We mention a Deal Memo in passing: there are dozens of threads in the COW forums where the entire problem would have never happened if the parties wrote a simple, plain-English memo, outlining the expectations, deliverables, and the specific payment terms in advance. Don’t leave key issues to chance or verbal “understandings”. Carol will know exactly where things stand, no matter what happens to her script, with no hard feelings on either side. And we’re protected from future IP issues.
Mark is right on target with his upsell ideas. Too often, inexperienced clients get excited about a single tactic without thinking through a big-picture strategy. So they usually appreciate you pointing out that no craftsperson would have a one-tool toolkit. And no organization should rely on a single tactic to get their message out.
Typically, the organization’s whole story is on their website, preferably with strong calls to action that are easy to see and respond to. The site can showcase videos and print pieces that can also be used self-standing at events, or as direct mail pieces. Then the TV spot is the tool that drives traffic to the website.
This big-picture thinking helps to counter the “while we’re at it” syndrome that makes clients think everything needs to go into a single video or TV spot. With a single purpose—to create the sizzle that excites viewers enough to visit the website for a worm-wise information kit—the TV spot can be more sharply focused. And the client can be assured that viewers can get all the information they want, along with a little sizzle along the way, encouraging them to want more at every step of the process.
My Buried Treasure script uses “borrowed excitement.” Without saying “Indiana Jones” (massive copyright issues), the fedora hat and six-shooter evoke what has become a recognized cultural icon; and the audience then knows to expect the associated high-value treasure and exciting adventure.
The “underground” aspect is a natural and the metaphor opens up an entire vocabulary of words such as discover, treasure, wealth, and so on. So the borrowed “sizzle” is established in the visual, taking no additional screen time, and the literal sense of the words deliver the message, while their allusion to buried treasure reinforces the creative approach and tongue-in-cheek fun.
Carol’s approach, the “Farmer’s Secret” script, uses the effective “ask an expert” approach. The additional benefit is having a rugged, down-to-earth spokesperson who balances out what could be considered a trendy, new age reaction against established farming conventions. The effectiveness of Mark’s “Smart Mom” script rests on using an “expert” from a more familiar setting. And taking advice that sisters would give each other can be more convincing than hearing it straight from an advocacy group or a guy on the TV. The pretty flowers make clear a benefit, and who can resist cute kids?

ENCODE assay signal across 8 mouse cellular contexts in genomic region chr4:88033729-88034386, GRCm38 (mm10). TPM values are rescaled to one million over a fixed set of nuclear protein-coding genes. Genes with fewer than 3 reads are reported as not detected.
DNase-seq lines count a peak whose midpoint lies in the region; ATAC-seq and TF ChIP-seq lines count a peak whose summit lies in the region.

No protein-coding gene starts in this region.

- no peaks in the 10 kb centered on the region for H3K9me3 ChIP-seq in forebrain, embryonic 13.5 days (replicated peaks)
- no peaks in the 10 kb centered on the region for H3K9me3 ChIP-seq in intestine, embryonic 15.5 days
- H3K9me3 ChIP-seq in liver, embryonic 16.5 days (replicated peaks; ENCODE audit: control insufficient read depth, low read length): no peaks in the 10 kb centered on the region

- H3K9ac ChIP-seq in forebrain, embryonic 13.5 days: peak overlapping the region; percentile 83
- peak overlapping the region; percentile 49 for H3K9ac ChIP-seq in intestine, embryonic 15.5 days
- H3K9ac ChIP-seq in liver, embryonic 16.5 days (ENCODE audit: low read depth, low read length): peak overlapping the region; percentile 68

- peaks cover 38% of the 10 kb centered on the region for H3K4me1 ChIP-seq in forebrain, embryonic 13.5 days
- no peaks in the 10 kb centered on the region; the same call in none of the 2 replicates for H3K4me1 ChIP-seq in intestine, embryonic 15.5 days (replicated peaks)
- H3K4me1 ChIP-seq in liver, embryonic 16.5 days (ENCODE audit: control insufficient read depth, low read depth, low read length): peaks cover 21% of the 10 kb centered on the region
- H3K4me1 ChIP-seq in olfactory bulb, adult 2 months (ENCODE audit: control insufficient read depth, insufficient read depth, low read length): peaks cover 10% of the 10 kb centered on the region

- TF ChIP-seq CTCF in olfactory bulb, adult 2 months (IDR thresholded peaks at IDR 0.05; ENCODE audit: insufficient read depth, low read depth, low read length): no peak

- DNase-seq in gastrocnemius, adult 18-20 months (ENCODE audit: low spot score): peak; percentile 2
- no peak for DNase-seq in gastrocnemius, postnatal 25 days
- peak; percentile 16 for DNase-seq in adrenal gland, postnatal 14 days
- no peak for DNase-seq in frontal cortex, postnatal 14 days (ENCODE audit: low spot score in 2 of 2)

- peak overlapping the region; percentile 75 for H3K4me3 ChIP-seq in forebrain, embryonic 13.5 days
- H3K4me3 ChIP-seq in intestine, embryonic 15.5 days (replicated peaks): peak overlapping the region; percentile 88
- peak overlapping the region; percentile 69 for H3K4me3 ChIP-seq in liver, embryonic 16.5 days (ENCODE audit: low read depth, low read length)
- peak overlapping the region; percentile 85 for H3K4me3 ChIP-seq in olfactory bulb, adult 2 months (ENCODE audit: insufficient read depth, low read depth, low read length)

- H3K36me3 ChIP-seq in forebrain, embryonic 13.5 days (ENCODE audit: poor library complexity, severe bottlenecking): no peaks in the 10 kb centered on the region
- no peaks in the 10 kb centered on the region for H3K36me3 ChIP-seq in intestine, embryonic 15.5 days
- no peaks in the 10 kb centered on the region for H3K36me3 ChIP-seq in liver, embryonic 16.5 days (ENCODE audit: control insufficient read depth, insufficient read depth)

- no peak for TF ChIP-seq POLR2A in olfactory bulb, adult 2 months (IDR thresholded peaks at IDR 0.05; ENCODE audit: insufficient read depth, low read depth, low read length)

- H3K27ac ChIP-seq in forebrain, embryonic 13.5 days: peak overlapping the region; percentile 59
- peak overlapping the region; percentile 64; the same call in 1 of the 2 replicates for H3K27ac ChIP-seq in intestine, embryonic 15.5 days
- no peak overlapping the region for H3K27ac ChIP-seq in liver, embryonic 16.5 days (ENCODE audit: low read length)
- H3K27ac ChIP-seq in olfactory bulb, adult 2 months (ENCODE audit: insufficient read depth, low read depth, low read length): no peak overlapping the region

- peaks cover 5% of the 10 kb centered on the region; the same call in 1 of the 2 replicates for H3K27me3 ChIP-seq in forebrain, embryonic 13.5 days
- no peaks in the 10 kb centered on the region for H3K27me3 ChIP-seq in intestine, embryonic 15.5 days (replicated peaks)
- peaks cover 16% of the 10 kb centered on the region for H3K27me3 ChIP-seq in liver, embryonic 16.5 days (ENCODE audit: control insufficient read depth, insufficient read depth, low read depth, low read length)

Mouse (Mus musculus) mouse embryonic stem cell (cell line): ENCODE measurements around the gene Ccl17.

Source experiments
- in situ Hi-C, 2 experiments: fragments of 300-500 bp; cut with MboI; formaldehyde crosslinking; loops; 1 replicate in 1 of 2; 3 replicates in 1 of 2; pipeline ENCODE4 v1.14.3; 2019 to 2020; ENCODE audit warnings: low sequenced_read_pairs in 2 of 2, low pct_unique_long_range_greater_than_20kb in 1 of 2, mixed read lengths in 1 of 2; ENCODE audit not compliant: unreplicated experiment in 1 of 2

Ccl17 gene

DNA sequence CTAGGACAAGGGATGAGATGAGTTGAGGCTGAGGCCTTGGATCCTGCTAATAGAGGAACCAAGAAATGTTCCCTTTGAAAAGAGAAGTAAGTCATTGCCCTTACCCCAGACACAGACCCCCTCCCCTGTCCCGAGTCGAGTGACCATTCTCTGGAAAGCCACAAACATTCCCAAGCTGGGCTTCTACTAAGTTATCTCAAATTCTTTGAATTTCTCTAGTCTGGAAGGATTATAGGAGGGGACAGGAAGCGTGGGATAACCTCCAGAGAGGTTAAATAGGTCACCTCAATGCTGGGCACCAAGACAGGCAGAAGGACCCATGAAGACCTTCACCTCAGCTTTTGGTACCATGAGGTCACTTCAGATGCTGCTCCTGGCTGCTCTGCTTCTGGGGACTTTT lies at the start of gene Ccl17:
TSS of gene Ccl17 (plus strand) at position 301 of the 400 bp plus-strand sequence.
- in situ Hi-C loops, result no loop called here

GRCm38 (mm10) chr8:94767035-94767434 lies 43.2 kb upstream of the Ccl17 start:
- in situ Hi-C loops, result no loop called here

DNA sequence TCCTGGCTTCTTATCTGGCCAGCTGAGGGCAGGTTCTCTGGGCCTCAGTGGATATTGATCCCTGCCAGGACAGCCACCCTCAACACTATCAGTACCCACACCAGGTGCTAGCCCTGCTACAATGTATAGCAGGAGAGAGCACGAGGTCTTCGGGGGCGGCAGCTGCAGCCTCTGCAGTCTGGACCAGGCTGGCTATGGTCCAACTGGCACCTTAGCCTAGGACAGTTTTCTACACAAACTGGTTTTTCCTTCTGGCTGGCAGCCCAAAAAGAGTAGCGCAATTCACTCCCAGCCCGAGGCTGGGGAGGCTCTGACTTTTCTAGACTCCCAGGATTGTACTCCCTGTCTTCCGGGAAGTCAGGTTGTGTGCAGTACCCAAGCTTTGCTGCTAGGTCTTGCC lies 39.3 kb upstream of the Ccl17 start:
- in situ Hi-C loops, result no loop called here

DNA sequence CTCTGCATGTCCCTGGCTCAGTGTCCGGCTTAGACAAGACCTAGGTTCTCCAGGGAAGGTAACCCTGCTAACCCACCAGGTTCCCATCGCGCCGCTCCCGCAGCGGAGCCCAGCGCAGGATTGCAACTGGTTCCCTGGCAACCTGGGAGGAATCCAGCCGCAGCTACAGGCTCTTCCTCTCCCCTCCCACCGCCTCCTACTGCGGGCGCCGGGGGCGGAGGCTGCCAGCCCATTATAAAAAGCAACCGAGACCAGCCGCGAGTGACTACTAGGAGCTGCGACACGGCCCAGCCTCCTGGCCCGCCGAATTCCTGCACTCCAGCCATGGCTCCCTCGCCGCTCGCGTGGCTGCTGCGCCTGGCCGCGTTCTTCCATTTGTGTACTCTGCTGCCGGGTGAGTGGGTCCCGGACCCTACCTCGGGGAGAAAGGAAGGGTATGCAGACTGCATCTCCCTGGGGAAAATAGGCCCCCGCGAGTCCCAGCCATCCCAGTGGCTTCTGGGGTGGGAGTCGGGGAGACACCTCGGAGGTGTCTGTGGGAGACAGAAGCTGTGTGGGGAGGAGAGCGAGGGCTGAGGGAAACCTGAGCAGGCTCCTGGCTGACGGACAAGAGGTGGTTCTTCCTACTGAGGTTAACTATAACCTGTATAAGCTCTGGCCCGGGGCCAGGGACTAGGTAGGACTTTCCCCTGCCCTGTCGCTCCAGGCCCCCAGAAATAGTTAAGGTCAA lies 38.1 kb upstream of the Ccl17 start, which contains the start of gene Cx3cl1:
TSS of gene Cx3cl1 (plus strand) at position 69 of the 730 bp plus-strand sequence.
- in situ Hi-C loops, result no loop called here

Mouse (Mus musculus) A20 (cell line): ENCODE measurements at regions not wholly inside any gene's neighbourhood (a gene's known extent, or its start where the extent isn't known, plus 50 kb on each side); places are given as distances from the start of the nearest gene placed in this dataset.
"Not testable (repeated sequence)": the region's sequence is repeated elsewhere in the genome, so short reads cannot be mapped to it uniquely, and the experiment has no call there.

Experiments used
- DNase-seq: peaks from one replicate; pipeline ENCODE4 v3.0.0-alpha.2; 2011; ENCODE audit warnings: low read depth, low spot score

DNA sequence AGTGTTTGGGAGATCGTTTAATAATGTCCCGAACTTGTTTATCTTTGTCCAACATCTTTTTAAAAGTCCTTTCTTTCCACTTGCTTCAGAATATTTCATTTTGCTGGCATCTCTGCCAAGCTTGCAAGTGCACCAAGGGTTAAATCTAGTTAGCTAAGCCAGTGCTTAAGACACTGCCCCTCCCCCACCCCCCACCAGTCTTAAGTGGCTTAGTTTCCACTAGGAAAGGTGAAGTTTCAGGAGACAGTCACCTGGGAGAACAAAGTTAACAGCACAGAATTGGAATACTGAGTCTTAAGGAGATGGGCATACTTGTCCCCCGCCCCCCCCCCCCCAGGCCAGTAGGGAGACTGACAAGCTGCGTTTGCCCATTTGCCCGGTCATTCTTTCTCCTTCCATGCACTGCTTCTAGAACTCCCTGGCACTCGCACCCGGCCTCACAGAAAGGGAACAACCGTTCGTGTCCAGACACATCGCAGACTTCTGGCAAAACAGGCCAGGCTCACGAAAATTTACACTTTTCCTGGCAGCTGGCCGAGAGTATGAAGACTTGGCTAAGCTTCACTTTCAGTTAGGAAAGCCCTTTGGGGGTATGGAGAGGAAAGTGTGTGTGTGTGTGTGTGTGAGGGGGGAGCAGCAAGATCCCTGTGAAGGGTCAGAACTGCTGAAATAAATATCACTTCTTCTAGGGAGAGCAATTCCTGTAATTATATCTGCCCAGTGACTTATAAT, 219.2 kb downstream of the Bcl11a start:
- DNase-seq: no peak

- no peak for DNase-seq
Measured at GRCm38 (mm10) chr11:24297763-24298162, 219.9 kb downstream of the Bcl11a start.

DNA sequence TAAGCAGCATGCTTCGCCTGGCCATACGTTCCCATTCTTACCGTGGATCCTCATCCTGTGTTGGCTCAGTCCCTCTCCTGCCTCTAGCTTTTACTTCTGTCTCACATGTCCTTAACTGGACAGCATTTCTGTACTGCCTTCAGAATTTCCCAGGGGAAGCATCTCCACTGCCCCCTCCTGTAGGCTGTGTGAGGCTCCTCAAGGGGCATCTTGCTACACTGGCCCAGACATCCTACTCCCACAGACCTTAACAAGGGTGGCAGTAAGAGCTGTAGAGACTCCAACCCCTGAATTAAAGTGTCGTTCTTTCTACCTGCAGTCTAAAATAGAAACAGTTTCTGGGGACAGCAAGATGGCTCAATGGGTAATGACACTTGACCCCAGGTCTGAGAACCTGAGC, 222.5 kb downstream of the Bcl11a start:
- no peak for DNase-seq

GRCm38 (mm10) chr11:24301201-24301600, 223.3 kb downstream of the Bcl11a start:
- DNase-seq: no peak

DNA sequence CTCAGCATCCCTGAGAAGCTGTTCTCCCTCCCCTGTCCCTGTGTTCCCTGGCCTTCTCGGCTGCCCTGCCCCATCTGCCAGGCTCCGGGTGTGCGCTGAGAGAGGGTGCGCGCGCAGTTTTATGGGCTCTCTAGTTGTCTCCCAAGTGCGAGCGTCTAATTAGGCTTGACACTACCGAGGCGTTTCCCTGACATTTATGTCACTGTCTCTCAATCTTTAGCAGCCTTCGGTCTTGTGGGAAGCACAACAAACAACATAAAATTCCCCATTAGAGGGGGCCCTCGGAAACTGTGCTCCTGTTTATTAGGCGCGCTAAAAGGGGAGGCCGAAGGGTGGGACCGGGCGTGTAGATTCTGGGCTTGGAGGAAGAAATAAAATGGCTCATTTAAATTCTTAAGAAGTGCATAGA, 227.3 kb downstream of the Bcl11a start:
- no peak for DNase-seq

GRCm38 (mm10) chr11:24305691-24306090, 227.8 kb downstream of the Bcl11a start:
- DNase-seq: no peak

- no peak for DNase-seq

So hard to choose. Please help by posting your vote. And a few words on why you chose the one you did would also be appreciated.
Los Angeles, California USA
John Morley is a seasoned veteran. Over 20 years of writing for a living has taken him from Gainesville Florida, to Atlanta and on to Los Angeles. In addition to writing for corporate events, print and Web sites, over 300 of his video scripts have been produced, by clients including Home Box Office, Georgia Pacific, CitiBank, Mattel, Pioneer Electronics, and most of the Asian car companies, including Toyota, Lexus and Nissan.
He has conducted seminars on scriptwriting at numerous industry events, and he taught informational scriptwriting at California State University, Northridge. His script-formatting software, Script Werx, is used around the world by writers working for corporations, government agencies, non-profits and television shows, including Saturday Night Live.
Title graphic artwork courtesy: Jane Bucci, Fine Art America